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By Mark Bell | March 3, 2014

Jilli Rose’s animated short film smorgasbord Sticky tells the story of the Lord Howe Island stick insect thought long extinct until a couple specimens were found decades later on the seemingly inhospitable Ball’s Pyramid (essentially an almost entirely sheer rockface sticking out of the water). As the short film shows, the stick insects thrived on Lord Howe Island until colonization brought new species, such as rodents, to the island, which quickly decimated the insect’s population. Somehow the species made their way to Ball’s Pyramid, where they lived in tiny numbers until rediscovered in 2001. Scientists then stepped in to help breed the species, in an effort to bring the “rarest invertebrate in the world” back from the edge of annihilation.

The film employs a number of animation styles, from rotoscoping (think Linklater’s Waking Life) to more standard computer-generated imagery. The result is footage that is constantly jostling for your attention, but in a good way. It’s a unique mix, matching the film’s narrative of marrying the past with the present.

As for the narrative structure, the film is somewhat split in two parts. The first six minutes or so tells the story of the stick insects’ past, showing us how they got to be thought extinct, while also setting up the visual language for the rest of the film. It’s a good-looking sequence, without dialogue or explanation, where the visuals tell the story well enough for your mind to fill in the blanks.

From that point on, the film evolves into more of a documentary film, with voiceover narration from Nicholas Carlile, one of the scientists who rediscovered the stick insects on Ball’s Pyramid. He recounts the discovery of the stick insect on Ball’s Pyramid, and anecdotes about what has happened since to save and breed the insect. In its more straightforward way, this second half establishes the narrative that grounds the more fantastical aspects of the opening sequence.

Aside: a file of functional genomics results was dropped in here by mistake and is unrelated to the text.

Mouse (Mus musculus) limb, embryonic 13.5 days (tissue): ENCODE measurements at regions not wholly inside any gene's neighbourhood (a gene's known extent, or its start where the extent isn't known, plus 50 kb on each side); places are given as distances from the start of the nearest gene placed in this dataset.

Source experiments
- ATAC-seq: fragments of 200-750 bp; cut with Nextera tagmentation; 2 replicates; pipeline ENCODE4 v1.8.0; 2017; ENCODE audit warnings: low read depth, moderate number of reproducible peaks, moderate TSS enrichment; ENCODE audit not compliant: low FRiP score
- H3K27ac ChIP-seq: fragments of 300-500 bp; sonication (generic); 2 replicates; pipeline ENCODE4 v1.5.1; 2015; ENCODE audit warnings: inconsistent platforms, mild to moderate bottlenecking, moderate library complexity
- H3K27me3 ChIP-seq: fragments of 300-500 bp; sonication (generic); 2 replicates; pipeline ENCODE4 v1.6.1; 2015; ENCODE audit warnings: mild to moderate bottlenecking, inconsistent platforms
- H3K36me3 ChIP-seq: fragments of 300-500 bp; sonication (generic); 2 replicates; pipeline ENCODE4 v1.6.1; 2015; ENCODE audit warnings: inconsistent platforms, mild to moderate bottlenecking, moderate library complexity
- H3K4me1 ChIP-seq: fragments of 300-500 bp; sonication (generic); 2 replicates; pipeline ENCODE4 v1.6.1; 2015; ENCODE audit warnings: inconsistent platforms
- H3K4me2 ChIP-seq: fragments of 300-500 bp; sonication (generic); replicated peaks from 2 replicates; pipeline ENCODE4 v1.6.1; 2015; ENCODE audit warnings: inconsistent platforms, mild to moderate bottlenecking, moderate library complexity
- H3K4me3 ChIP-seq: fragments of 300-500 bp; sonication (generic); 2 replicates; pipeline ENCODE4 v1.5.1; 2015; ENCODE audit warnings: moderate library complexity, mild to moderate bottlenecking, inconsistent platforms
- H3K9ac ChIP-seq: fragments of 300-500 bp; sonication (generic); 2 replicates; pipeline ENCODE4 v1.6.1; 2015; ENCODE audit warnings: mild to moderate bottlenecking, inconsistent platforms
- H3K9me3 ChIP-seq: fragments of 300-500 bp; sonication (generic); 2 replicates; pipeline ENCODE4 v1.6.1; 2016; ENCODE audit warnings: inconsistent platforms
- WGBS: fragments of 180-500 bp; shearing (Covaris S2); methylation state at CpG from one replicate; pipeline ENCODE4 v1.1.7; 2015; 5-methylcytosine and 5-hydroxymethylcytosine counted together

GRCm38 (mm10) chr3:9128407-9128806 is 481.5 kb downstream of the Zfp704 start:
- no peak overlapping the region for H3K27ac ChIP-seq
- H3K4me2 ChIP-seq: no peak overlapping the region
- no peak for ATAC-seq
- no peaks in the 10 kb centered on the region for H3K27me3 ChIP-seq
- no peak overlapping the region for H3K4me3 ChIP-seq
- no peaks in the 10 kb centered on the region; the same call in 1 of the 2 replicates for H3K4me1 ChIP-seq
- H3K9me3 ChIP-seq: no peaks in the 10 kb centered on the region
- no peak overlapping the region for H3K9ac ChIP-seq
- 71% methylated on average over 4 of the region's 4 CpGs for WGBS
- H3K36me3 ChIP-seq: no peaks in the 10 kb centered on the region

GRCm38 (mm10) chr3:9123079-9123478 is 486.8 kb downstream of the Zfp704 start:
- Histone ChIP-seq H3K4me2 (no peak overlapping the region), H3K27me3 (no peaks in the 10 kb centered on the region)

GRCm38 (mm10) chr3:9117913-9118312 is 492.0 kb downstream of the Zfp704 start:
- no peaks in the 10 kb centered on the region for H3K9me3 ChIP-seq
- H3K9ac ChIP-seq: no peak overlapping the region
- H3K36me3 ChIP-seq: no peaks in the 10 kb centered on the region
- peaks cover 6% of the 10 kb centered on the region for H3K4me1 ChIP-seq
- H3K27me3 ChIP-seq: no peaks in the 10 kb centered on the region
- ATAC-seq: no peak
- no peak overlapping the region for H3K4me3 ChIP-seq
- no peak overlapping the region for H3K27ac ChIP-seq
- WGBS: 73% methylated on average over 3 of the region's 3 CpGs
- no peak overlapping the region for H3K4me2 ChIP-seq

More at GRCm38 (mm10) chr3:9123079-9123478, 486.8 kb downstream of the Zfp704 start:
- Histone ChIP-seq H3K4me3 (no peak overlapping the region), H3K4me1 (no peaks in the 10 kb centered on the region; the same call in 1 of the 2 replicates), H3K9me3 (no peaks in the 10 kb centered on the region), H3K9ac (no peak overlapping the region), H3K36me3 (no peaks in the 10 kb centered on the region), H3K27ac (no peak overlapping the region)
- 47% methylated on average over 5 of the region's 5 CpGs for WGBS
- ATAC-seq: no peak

Which brings me to the main criticism of the film. When initially watching the film, you don’t know what you’re in for so those opening few minutes bring you to believe the film will be one way, before the gears shift. This in itself isn’t problematic, but when the film wraps up just shy of twenty minutes and you look back over the entire film, the difference in sequences make for an obvious split, and potential edit point for two different short films.

Yes, they work together, but the film feels long. When thinking about how to trim it down, the thought will always go back to that obvious split. You might say, “Is there really that big a difference between a nineteen minute movie, or a thirteen minute one?” and my answer would be “Absolutely.” One running time gets the film programmed more consistently in film festivals, the other makes it more difficult to achieve that goal (if that is the goal).

When you look back at the film, while the two sequences work together, could they work separately? Again, absolutely. Do the positives of their connection here overwhelm their potential detriment? For me, they don’t. Could the answer lie in another editorial pass that trims up both sections? Maybe.

Overall, though, this is still an inventive, interesting film that got me thinking about stick insects, which is not something I would normally do. Which is another reason to get the running time down more for Sticky, because the film can appeal to a broad audience, but you’ve got to get it to a punching size that will get it in front of that larger audience. Those that do see the film, however, are in for a sometimes esoteric, always visually appealing, treat regardless.

This film was submitted for review through our Submission for Review system. If you have a film you’d like us to see, and we aren’t already looking into it on our own, you too can utilize this service.

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